Prime Borrowers: Cost of Mortgage Money Going Up

by Alex Stenback on December 11, 2007


To this point, prime borrowers have been relatively insulated from the effects of the mortgage mess.  There’s been some tightening of guidelines around the margins, the price of home loans for those with marginally-prime credit is already set to increase, and as can be seen seen in the graphic above, spreads over treasuries have increased (due to an increase in perceived risk for all home loans) and Jumbo (larger than 417K) mortgage rates have gotten much more expensive, relatively.

But for the most part, your average high FICO, prime-conforming (conforming = loan amounts under the agency limit of $417,000) borrower has seen very little impact as the mortgage credit markets have unwound.

This is about to change.  From the Wall Street Journal: Update: Freddie has followed Suit.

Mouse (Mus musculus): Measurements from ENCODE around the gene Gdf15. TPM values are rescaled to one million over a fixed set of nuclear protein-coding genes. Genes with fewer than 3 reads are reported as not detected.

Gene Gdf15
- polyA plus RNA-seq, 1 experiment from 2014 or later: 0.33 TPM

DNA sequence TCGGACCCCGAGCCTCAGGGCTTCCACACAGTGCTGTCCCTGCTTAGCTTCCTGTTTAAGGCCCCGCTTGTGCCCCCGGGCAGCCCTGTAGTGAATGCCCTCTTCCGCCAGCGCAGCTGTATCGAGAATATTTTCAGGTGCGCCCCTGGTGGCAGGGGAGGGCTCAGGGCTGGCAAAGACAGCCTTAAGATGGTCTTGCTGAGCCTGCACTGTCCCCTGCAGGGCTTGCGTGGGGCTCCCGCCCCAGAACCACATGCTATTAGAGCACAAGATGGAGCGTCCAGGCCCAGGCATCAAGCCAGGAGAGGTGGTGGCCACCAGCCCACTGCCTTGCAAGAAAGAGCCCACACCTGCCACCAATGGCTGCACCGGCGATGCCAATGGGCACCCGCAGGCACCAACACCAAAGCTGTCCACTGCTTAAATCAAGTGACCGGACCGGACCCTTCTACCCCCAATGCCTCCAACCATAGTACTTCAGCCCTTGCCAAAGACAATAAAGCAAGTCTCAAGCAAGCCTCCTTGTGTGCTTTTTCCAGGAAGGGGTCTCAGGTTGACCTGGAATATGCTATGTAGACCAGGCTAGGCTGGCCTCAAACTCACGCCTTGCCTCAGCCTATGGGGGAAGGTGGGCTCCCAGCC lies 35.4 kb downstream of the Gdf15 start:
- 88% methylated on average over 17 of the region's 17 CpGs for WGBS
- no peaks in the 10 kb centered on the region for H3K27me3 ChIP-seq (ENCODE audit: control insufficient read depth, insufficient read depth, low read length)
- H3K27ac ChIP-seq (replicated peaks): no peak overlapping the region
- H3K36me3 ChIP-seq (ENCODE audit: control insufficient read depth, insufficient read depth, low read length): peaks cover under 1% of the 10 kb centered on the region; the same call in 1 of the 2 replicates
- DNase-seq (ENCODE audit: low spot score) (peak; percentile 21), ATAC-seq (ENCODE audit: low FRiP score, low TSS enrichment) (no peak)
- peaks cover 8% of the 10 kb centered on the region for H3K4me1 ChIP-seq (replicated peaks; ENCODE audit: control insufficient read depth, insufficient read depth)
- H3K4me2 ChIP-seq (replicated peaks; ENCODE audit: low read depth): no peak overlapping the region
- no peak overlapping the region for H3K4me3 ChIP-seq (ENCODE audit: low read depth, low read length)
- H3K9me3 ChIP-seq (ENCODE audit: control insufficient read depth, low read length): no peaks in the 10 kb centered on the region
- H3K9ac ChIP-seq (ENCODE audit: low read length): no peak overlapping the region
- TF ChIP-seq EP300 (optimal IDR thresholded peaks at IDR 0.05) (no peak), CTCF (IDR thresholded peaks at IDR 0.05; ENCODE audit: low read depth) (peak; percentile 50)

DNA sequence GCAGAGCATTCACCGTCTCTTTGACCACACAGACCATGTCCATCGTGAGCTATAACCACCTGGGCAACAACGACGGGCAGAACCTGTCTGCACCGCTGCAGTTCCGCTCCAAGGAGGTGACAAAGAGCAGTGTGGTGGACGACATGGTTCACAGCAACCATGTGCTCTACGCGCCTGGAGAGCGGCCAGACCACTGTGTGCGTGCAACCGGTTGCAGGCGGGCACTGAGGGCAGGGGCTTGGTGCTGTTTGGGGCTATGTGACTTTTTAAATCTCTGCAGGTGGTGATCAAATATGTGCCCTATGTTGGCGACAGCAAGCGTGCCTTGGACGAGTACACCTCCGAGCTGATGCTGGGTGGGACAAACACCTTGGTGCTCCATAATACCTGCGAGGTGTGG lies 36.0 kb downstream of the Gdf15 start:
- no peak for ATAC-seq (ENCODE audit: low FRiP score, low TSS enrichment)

Fannie Mae, the giant government-sponsored mortgage investor, last week raised costs for many borrowers by quietly adding a 0.25% up-front charge on all new mortgages that it buys or guarantees. On a $400,000 mortgage, that would mean an extra $1,000 in fees, almost certain to be passed on to the consumer. Freddie Mac, the other big government-sponsored mortgage investor, is expected to impose a similar fee soon, according to a person familiar with the situation.

This is an across the board increase – regardless of credit score, loan-to-value, or any other factor.  Though most lenders have yet to implement this fee (goes into effect March 9th 2008, though many lenders will implement the add-on much earlier) and prime borrowers will see this increase either reflected as an up front fee, or a slightly higher rate.
Mortgage Pain Hits Prudent Borrowers [WSJ]

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